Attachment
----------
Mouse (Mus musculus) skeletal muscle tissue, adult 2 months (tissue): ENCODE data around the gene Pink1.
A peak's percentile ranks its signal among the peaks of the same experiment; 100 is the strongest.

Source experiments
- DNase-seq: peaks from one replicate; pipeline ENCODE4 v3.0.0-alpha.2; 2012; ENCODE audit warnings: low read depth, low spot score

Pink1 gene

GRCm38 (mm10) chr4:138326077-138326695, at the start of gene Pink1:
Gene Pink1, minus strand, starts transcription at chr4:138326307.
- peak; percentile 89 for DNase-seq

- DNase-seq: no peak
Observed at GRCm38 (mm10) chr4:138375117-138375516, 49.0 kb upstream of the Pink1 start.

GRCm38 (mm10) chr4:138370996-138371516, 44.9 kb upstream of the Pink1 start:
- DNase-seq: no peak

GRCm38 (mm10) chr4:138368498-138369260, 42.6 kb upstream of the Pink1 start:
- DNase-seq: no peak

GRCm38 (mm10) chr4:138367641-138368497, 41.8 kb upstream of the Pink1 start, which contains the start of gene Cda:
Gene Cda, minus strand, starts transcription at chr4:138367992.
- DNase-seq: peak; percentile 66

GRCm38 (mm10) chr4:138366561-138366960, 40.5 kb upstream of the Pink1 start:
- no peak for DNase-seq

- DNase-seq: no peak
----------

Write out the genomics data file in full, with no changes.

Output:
Mouse (Mus musculus) skeletal muscle tissue, adult 2 months (tissue): ENCODE data around the gene Pink1.
A peak's percentile ranks its signal among the peaks of the same experiment; 100 is the strongest.

Source experiments
- DNase-seq: peaks from one replicate; pipeline ENCODE4 v3.0.0-alpha.2; 2012; ENCODE audit warnings: low read depth, low spot score

Pink1 gene

GRCm38 (mm10) chr4:138326077-138326695, at the start of gene Pink1:
Gene Pink1, minus strand, starts transcription at chr4:138326307.
- peak; percentile 89 for DNase-seq

- DNase-seq: no peak
Observed at GRCm38 (mm10) chr4:138375117-138375516, 49.0 kb upstream of the Pink1 start.

GRCm38 (mm10) chr4:138370996-138371516, 44.9 kb upstream of the Pink1 start:
- DNase-seq: no peak

GRCm38 (mm10) chr4:138368498-138369260, 42.6 kb upstream of the Pink1 start:
- DNase-seq: no peak

GRCm38 (mm10) chr4:138367641-138368497, 41.8 kb upstream of the Pink1 start, which contains the start of gene Cda:
Gene Cda, minus strand, starts transcription at chr4:138367992.
- DNase-seq: peak; percentile 66

GRCm38 (mm10) chr4:138366561-138366960, 40.5 kb upstream of the Pink1 start:
- no peak for DNase-seq

- DNase-seq: no peak